And Has a Good Time to Boot…
by Melissa LaScaleia
There are Gordon Biersch restaurants located all across the U.S. and as far away as Taiwan. Each restaurant has an extended community that all the others are a part of— and they extend that reach beyond their walls, creating a community-oriented presence in each neighborhood they inhabit.
Gordon Biersch releases new beers seasonally throughout the year, all brewed in-house by the brewmaster at their on-site brewery. Each release is cause for a celebration called a tapping party; the proceeds from which benefit a designated charity. Every party is unique in its theme; and it’s up to the management team to decide who receives the proceeds, as there are countless patrons and groups who would like to be selected for the honor.
Jessi Leeson-McClure, Gordon Biersch’s general manager for the Market Common location, wanted to focus on supporting smaller, and if possible, local charities for her parties.
“We get together as a management group and speak about the options, and figure out what the best one is in that moment,” she says.
This year, they divided donations amongst Grand Strand Miracle Leagues, Red Cross, Children’s Recovery Center, Making Strides, Military Officers Association of America, and Neighbor to Neighbor.
Major tapping parties occur predictably throughout the year, when they showcase what’s on-tap for the season— but they also host various minor ones that can change year- to-year.
That’s the case for this past October’s minor tapping party, in which the restaurant is teaming up with eight other Gordon Biersch locations along the east coast to support Making Strides, in Washington, D.C., a charity which funds breast cancer research.
“This is our first time having a tapping party in October,” Jessi says. “And as soon as we heard it was an option, we all felt strongly that we wanted to do something to be a part of this cause.”
Some of their regular tapping parties pay homage to ancient festivals from around the world. Oktoberfest, held in September, is a German-themed party, complete with those who dress up in traditional German outfits. Maibock is held in April, and the theme varies every year— sometimes it’s a summer theme, and sometimes a take-me-out-to-the-ball-game theme. Summerbrau, in June, is always the same— a luau and pig roast, which Jessi describes in one word— “awesome.” And in December, they host Winterbock, which has a winter white-out theme bedecking the restaurant.
“When we have a tapping party, each person’s donation goes directly to the charity, we don’t take any proceeds,” Jessi says. “We donate the food and the beer for the event, and patrons get the new beer on tap and access to the buffet. People come to support a great cause and to be a part of our culture and the community.”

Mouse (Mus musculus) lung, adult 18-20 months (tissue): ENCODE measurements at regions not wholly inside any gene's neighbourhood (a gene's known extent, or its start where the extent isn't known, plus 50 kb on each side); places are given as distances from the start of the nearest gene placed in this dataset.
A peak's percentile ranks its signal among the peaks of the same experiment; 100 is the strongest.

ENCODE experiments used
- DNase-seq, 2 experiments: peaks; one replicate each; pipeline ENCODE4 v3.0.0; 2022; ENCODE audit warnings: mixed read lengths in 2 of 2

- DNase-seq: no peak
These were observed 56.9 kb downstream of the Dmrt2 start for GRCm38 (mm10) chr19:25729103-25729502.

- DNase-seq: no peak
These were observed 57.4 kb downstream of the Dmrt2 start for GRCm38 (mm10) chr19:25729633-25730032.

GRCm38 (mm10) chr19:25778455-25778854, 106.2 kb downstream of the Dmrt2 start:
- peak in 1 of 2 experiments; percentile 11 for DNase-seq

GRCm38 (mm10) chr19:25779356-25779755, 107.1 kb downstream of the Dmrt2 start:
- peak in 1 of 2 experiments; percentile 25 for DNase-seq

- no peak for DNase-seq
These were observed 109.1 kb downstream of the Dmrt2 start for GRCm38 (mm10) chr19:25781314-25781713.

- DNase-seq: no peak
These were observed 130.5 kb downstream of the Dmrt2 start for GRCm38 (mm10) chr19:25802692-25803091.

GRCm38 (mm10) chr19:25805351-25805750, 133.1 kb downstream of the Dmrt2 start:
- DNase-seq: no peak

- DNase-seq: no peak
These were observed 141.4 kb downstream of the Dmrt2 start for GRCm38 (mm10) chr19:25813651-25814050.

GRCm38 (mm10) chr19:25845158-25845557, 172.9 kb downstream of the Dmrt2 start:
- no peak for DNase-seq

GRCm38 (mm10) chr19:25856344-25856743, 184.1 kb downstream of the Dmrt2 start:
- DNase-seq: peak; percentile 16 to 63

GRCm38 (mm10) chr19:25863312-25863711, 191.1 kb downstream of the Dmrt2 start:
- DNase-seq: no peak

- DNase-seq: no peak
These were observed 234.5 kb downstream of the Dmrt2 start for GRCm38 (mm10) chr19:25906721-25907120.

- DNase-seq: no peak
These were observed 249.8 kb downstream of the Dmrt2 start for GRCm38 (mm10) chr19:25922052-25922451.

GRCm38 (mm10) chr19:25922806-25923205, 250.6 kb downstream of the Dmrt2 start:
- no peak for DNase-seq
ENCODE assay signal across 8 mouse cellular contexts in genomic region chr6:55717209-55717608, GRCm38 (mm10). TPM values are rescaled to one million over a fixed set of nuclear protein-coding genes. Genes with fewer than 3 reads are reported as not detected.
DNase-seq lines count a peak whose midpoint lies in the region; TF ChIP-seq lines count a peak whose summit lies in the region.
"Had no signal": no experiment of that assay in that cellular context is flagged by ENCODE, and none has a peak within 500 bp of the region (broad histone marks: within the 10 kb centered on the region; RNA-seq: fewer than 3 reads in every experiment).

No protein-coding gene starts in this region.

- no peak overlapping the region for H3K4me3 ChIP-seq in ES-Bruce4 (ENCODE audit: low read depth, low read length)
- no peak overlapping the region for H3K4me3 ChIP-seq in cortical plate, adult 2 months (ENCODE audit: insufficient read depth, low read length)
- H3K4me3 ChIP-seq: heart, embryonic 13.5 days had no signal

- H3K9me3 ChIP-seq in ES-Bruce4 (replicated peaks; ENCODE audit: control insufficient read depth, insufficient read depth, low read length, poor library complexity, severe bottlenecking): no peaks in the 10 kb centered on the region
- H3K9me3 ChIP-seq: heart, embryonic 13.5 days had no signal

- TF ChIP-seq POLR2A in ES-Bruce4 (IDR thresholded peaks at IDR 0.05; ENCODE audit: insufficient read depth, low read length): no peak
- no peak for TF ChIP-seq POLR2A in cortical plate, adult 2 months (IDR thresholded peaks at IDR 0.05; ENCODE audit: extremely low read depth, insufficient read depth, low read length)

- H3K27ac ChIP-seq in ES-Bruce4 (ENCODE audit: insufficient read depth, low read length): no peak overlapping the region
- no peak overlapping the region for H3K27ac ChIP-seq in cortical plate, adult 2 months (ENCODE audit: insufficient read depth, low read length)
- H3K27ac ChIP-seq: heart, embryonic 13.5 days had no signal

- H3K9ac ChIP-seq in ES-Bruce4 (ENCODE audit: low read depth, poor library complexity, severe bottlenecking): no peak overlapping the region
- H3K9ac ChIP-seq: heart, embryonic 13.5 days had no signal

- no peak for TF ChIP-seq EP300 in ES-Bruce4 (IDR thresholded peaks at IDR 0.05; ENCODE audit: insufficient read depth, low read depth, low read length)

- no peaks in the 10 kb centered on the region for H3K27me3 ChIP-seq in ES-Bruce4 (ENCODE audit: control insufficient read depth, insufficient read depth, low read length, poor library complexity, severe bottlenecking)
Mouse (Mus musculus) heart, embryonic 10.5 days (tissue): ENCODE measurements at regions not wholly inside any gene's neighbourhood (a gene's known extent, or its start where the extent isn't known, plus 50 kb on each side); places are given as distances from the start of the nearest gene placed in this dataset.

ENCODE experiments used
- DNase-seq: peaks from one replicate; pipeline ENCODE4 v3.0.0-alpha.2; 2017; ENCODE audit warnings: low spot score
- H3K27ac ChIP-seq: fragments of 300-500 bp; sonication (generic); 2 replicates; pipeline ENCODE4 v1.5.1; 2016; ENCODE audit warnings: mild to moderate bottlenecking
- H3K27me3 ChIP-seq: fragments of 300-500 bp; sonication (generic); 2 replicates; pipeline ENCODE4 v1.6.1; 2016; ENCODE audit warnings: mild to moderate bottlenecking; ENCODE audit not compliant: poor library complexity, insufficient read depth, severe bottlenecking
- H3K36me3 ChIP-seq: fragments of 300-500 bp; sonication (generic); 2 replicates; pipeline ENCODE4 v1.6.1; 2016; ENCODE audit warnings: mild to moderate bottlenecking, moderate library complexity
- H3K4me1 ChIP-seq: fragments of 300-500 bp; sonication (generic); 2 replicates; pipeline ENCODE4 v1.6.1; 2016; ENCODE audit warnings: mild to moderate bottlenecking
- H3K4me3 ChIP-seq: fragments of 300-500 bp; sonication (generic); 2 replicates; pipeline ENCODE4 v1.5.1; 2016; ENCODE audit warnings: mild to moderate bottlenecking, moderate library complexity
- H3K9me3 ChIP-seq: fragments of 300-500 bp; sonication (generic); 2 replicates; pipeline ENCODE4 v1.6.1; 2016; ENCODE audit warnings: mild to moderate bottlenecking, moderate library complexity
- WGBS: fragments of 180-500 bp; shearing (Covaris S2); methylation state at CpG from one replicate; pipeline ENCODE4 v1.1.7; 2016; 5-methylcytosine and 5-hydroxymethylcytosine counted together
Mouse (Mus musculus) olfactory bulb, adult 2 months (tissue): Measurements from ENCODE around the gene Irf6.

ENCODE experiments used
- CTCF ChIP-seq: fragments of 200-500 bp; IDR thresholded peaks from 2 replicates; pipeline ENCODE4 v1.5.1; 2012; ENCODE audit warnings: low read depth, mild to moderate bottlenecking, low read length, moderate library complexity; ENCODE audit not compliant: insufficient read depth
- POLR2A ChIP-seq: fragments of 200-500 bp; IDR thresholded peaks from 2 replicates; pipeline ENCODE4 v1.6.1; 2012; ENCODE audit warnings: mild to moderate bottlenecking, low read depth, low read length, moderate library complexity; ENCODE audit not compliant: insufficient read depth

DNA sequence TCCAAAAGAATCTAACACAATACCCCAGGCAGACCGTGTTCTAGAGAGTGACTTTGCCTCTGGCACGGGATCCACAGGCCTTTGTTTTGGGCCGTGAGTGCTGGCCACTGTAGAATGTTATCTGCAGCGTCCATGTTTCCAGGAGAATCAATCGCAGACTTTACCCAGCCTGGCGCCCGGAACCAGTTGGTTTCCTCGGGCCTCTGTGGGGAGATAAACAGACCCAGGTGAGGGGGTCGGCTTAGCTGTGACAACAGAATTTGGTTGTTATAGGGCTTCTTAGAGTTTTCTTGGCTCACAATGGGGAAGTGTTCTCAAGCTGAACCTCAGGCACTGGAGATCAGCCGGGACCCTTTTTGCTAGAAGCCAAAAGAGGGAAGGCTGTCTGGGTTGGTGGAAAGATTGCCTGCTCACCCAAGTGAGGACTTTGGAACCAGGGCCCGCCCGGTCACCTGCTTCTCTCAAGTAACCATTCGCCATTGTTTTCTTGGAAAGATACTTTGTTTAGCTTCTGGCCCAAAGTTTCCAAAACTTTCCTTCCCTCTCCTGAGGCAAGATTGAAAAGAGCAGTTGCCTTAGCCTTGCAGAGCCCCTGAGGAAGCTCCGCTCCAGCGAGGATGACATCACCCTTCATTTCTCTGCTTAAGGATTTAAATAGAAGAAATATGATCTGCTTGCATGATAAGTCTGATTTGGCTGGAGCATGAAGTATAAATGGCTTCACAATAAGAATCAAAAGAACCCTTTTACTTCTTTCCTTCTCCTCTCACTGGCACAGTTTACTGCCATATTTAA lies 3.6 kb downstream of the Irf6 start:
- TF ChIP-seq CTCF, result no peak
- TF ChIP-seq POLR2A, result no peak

Halfway through the party, the managers and the brewmaster all get together and stand on top of the bar to announce the new brew release, the charity being benefitted, and whatever other conviviality is most befitting the moment. In keeping with German tradition, the brewmaster takes the first drink of the season’s beer from a big glass boot, and passes it around until it’s empty. Surprisingly, no one has ever dropped the boot.
“Although, it was stolen once,” Jessi says. “But amazingly, we found it without a scratch behind a bush, around the corner from here.”
Good news for all.
Several years ago, a group of regular patrons, who live in the Highland Meadow Community off of Farrow Parkway, decided to add their own celebration to the December mix. They took the initiative to collect toys for underprivileged children and fill the mostly empty box that Toys for Tots dropped off to the restaurant. One day, they surprised Gordon Biersch staff by descending upon them like Santa Claus and his elves, their festively decorated golf carts filled to over-brimming with toys as they paraded from their community to the Market Common.
Dressed as carolers and passing out candy canes, they delivered their gifts to Gordon Biersch and filled twelve giant Toys for Tots boxes for them. Last year they increased the amount; and this year, they want to make it even bigger.
Come out to the Market Common to see the parade this year on Saturday, December 3— they usually arrive in the morning before noon, bedecked in holiday attire and full of merriment.
“They are a great group of people who wanted to do a great thing,” says Jessi. “It just snowballed from there.”
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